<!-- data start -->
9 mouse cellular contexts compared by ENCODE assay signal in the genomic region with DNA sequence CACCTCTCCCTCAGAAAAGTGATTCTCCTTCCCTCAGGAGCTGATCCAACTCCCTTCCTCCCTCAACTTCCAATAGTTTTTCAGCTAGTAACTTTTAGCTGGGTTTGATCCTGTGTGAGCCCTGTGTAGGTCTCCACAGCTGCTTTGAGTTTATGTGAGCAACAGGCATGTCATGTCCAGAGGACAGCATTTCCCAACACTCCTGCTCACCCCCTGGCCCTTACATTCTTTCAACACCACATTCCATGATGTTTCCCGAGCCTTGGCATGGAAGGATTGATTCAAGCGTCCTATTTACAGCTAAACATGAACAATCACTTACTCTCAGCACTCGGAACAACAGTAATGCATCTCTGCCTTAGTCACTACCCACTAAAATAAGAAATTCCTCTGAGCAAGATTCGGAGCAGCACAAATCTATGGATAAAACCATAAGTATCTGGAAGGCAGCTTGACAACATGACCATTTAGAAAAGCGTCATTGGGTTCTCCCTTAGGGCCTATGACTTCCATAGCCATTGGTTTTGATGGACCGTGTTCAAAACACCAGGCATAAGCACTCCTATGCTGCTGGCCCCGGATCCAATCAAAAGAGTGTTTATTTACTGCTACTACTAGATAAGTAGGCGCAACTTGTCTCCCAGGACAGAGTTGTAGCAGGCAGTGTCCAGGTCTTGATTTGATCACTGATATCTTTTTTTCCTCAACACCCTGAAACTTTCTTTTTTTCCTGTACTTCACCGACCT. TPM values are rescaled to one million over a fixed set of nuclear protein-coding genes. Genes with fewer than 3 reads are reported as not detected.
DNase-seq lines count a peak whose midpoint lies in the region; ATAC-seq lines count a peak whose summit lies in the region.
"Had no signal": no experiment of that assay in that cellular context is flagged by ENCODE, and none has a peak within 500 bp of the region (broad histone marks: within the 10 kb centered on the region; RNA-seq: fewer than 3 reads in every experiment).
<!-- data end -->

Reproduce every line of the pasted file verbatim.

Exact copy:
9 mouse cellular contexts compared by ENCODE assay signal in the genomic region with DNA sequence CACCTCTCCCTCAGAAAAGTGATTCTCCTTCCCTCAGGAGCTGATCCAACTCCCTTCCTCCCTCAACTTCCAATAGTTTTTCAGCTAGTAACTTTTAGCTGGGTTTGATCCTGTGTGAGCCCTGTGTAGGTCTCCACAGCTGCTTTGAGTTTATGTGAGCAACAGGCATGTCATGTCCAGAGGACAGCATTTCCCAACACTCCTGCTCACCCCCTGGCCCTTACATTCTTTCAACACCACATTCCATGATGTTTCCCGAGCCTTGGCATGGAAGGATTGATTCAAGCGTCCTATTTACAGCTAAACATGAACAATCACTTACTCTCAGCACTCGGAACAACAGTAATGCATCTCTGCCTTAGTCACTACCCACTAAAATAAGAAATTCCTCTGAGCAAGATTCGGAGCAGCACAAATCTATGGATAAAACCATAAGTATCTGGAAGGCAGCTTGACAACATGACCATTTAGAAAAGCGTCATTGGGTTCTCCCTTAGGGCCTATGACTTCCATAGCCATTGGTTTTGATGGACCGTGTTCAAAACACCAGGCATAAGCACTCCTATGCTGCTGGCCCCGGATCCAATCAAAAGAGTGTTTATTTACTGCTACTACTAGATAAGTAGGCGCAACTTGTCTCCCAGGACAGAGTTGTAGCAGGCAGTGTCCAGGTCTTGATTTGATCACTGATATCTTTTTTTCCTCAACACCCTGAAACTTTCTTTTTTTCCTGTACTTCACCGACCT. TPM values are rescaled to one million over a fixed set of nuclear protein-coding genes. Genes with fewer than 3 reads are reported as not detected.
DNase-seq lines count a peak whose midpoint lies in the region; ATAC-seq lines count a peak whose summit lies in the region.
"Had no signal": no experiment of that assay in that cellular context is flagged by ENCODE, and none has a peak within 500 bp of the region (broad histone marks: within the 10 kb centered on the region; RNA-seq: fewer than 3 reads in every experiment).